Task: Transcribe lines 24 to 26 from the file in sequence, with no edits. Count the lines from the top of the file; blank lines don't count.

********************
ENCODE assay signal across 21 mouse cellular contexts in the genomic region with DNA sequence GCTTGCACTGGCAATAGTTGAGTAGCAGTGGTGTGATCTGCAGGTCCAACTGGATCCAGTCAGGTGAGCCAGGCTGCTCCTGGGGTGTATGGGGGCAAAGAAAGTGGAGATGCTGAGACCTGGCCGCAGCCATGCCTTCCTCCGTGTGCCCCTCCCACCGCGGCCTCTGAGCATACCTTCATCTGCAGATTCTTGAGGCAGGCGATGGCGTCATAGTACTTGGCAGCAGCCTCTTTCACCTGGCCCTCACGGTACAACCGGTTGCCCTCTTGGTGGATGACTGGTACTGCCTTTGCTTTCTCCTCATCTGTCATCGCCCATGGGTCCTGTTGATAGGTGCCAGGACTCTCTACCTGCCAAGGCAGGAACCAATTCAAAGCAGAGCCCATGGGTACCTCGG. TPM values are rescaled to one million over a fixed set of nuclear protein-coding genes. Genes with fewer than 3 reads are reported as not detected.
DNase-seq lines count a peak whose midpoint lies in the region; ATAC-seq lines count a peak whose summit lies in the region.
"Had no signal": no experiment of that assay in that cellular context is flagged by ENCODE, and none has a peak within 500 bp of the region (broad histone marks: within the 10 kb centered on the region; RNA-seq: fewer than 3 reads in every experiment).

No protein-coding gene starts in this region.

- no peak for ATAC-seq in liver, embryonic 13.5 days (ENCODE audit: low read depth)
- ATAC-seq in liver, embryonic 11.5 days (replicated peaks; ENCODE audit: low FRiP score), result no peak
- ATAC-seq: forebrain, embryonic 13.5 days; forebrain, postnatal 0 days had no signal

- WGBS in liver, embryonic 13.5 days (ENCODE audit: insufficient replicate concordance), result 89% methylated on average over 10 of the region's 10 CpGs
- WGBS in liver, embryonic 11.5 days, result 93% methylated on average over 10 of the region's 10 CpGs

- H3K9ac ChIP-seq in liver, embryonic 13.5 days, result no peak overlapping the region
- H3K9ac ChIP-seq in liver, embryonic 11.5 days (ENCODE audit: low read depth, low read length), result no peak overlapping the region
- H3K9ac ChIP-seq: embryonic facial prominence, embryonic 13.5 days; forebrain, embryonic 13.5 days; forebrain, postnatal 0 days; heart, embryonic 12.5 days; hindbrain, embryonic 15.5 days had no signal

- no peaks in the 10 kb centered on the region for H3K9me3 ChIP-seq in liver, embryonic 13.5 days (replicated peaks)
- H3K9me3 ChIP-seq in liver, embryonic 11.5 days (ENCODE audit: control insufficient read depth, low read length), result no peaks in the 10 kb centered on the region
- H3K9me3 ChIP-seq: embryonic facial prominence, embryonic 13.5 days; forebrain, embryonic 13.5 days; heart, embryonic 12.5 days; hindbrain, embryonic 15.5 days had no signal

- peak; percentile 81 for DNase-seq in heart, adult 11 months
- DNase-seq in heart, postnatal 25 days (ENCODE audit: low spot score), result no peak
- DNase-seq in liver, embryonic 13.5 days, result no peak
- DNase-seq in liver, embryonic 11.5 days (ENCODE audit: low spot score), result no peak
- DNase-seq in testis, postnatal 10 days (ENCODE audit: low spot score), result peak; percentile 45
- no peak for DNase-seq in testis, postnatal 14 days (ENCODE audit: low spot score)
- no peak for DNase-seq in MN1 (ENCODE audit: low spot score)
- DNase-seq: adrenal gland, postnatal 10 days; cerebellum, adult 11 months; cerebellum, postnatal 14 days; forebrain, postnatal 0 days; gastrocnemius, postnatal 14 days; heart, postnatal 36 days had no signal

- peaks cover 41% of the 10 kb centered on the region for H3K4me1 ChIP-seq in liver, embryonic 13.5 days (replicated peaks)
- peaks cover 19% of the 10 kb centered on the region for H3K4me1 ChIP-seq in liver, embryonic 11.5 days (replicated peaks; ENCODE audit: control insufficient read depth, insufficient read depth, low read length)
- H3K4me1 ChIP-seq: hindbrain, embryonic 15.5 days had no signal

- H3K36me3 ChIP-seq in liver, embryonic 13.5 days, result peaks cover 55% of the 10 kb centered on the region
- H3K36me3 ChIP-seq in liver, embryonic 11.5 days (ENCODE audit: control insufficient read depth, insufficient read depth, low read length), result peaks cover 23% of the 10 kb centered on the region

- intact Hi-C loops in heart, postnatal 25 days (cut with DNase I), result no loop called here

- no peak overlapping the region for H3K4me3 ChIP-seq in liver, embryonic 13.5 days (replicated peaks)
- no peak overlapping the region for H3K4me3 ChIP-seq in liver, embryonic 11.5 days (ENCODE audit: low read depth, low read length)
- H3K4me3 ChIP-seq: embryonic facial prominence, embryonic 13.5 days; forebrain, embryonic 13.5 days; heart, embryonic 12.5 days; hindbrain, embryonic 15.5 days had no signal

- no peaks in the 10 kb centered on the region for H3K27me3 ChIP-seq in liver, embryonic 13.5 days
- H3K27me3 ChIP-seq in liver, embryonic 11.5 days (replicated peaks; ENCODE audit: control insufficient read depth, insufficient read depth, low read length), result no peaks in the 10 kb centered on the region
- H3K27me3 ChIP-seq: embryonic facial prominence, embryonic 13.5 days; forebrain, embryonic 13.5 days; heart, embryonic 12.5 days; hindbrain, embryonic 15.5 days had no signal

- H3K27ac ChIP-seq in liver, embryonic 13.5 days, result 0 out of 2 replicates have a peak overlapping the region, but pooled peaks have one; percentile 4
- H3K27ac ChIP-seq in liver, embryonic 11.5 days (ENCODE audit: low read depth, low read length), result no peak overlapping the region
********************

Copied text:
- peaks cover 41% of the 10 kb centered on the region for H3K4me1 ChIP-seq in liver, embryonic 13.5 days (replicated peaks)
- peaks cover 19% of the 10 kb centered on the region for H3K4me1 ChIP-seq in liver, embryonic 11.5 days (replicated peaks; ENCODE audit: control insufficient read depth, insufficient read depth, low read length)
- H3K4me1 ChIP-seq: hindbrain, embryonic 15.5 days had no signal